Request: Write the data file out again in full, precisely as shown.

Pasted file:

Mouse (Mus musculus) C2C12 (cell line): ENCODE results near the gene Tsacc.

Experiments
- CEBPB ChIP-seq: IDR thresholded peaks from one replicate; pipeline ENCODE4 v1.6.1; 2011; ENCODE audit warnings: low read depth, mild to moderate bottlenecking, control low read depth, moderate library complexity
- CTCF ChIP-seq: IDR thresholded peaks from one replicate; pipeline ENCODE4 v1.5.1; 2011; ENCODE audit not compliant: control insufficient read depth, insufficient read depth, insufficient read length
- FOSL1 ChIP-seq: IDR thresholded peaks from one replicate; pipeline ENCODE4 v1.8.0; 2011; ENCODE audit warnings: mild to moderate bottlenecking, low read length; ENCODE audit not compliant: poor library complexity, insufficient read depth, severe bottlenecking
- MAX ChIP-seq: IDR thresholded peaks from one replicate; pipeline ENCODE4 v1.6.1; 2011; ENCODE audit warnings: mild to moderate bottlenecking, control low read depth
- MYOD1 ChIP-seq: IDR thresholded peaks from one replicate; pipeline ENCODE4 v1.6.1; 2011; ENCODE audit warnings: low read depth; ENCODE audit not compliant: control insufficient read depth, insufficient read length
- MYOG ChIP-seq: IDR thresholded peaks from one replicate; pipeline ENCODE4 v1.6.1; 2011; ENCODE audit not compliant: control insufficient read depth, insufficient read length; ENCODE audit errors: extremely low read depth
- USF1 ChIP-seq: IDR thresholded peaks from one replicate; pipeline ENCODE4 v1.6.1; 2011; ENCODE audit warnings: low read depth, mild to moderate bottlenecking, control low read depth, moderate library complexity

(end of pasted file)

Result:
Mouse (Mus musculus) C2C12 (cell line): ENCODE results near the gene Tsacc.

Experiments
- CEBPB ChIP-seq: IDR thresholded peaks from one replicate; pipeline ENCODE4 v1.6.1; 2011; ENCODE audit warnings: low read depth, mild to moderate bottlenecking, control low read depth, moderate library complexity
- CTCF ChIP-seq: IDR thresholded peaks from one replicate; pipeline ENCODE4 v1.5.1; 2011; ENCODE audit not compliant: control insufficient read depth, insufficient read depth, insufficient read length
- FOSL1 ChIP-seq: IDR thresholded peaks from one replicate; pipeline ENCODE4 v1.8.0; 2011; ENCODE audit warnings: mild to moderate bottlenecking, low read length; ENCODE audit not compliant: poor library complexity, insufficient read depth, severe bottlenecking
- MAX ChIP-seq: IDR thresholded peaks from one replicate; pipeline ENCODE4 v1.6.1; 2011; ENCODE audit warnings: mild to moderate bottlenecking, control low read depth
- MYOD1 ChIP-seq: IDR thresholded peaks from one replicate; pipeline ENCODE4 v1.6.1; 2011; ENCODE audit warnings: low read depth; ENCODE audit not compliant: control insufficient read depth, insufficient read length
- MYOG ChIP-seq: IDR thresholded peaks from one replicate; pipeline ENCODE4 v1.6.1; 2011; ENCODE audit not compliant: control insufficient read depth, insufficient read length; ENCODE audit errors: extremely low read depth
- USF1 ChIP-seq: IDR thresholded peaks from one replicate; pipeline ENCODE4 v1.6.1; 2011; ENCODE audit warnings: low read depth, mild to moderate bottlenecking, control low read depth, moderate library complexity